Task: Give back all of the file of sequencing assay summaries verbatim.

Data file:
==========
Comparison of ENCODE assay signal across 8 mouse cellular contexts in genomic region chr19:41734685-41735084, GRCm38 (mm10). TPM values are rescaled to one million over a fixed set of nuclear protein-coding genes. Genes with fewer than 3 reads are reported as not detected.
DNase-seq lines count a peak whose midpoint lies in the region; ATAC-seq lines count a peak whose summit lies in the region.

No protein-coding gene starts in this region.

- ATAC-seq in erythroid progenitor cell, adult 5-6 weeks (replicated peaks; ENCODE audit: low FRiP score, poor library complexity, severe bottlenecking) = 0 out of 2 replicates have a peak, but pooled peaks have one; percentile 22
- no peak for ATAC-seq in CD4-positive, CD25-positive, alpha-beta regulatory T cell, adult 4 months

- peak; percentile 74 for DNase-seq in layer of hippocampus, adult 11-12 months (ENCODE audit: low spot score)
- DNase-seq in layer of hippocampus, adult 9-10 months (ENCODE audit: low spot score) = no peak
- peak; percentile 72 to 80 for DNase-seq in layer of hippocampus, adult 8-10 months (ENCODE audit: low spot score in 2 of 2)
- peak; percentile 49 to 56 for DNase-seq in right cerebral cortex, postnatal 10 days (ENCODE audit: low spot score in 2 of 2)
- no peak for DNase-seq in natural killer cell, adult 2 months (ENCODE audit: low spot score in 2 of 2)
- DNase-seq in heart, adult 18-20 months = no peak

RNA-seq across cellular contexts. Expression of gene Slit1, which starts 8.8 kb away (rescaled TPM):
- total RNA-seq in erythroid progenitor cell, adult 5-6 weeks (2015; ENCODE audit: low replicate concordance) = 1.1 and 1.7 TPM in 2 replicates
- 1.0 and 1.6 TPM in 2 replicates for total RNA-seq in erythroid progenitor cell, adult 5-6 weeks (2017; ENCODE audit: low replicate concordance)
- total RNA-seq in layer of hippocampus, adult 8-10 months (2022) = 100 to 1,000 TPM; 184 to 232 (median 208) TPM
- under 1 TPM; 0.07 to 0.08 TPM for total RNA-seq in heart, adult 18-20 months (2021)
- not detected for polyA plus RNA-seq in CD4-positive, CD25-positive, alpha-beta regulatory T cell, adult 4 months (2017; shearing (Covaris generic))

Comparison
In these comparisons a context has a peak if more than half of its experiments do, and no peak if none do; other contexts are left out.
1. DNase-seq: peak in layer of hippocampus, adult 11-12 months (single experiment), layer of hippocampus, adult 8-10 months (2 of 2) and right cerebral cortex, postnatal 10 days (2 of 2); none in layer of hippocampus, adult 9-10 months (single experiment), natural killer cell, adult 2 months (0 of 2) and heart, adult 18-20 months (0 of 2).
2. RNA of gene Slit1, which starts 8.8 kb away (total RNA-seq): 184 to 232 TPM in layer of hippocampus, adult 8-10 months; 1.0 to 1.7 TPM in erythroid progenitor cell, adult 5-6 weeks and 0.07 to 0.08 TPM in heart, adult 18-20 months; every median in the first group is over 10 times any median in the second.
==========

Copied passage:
Comparison of ENCODE assay signal across 8 mouse cellular contexts in genomic region chr19:41734685-41735084, GRCm38 (mm10). TPM values are rescaled to one million over a fixed set of nuclear protein-coding genes. Genes with fewer than 3 reads are reported as not detected.
DNase-seq lines count a peak whose midpoint lies in the region; ATAC-seq lines count a peak whose summit lies in the region.

No protein-coding gene starts in this region.

- ATAC-seq in erythroid progenitor cell, adult 5-6 weeks (replicated peaks; ENCODE audit: low FRiP score, poor library complexity, severe bottlenecking) = 0 out of 2 replicates have a peak, but pooled peaks have one; percentile 22
- no peak for ATAC-seq in CD4-positive, CD25-positive, alpha-beta regulatory T cell, adult 4 months

- peak; percentile 74 for DNase-seq in layer of hippocampus, adult 11-12 months (ENCODE audit: low spot score)
- DNase-seq in layer of hippocampus, adult 9-10 months (ENCODE audit: low spot score) = no peak
- peak; percentile 72 to 80 for DNase-seq in layer of hippocampus, adult 8-10 months (ENCODE audit: low spot score in 2 of 2)
- peak; percentile 49 to 56 for DNase-seq in right cerebral cortex, postnatal 10 days (ENCODE audit: low spot score in 2 of 2)
- no peak for DNase-seq in natural killer cell, adult 2 months (ENCODE audit: low spot score in 2 of 2)
- DNase-seq in heart, adult 18-20 months = no peak

RNA-seq across cellular contexts. Expression of gene Slit1, which starts 8.8 kb away (rescaled TPM):
- total RNA-seq in erythroid progenitor cell, adult 5-6 weeks (2015; ENCODE audit: low replicate concordance) = 1.1 and 1.7 TPM in 2 replicates
- 1.0 and 1.6 TPM in 2 replicates for total RNA-seq in erythroid progenitor cell, adult 5-6 weeks (2017; ENCODE audit: low replicate concordance)
- total RNA-seq in layer of hippocampus, adult 8-10 months (2022) = 100 to 1,000 TPM; 184 to 232 (median 208) TPM
- under 1 TPM; 0.07 to 0.08 TPM for total RNA-seq in heart, adult 18-20 months (2021)
- not detected for polyA plus RNA-seq in CD4-positive, CD25-positive, alpha-beta regulatory T cell, adult 4 months (2017; shearing (Covaris generic))

Comparison
In these comparisons a context has a peak if more than half of its experiments do, and no peak if none do; other contexts are left out.
1. DNase-seq: peak in layer of hippocampus, adult 11-12 months (single experiment), layer of hippocampus, adult 8-10 months (2 of 2) and right cerebral cortex, postnatal 10 days (2 of 2); none in layer of hippocampus, adult 9-10 months (single experiment), natural killer cell, adult 2 months (0 of 2) and heart, adult 18-20 months (0 of 2).
2. RNA of gene Slit1, which starts 8.8 kb away (total RNA-seq): 184 to 232 TPM in layer of hippocampus, adult 8-10 months; 1.0 to 1.7 TPM in erythroid progenitor cell, adult 5-6 weeks and 0.07 to 0.08 TPM in heart, adult 18-20 months; every median in the first group is over 10 times any median in the second.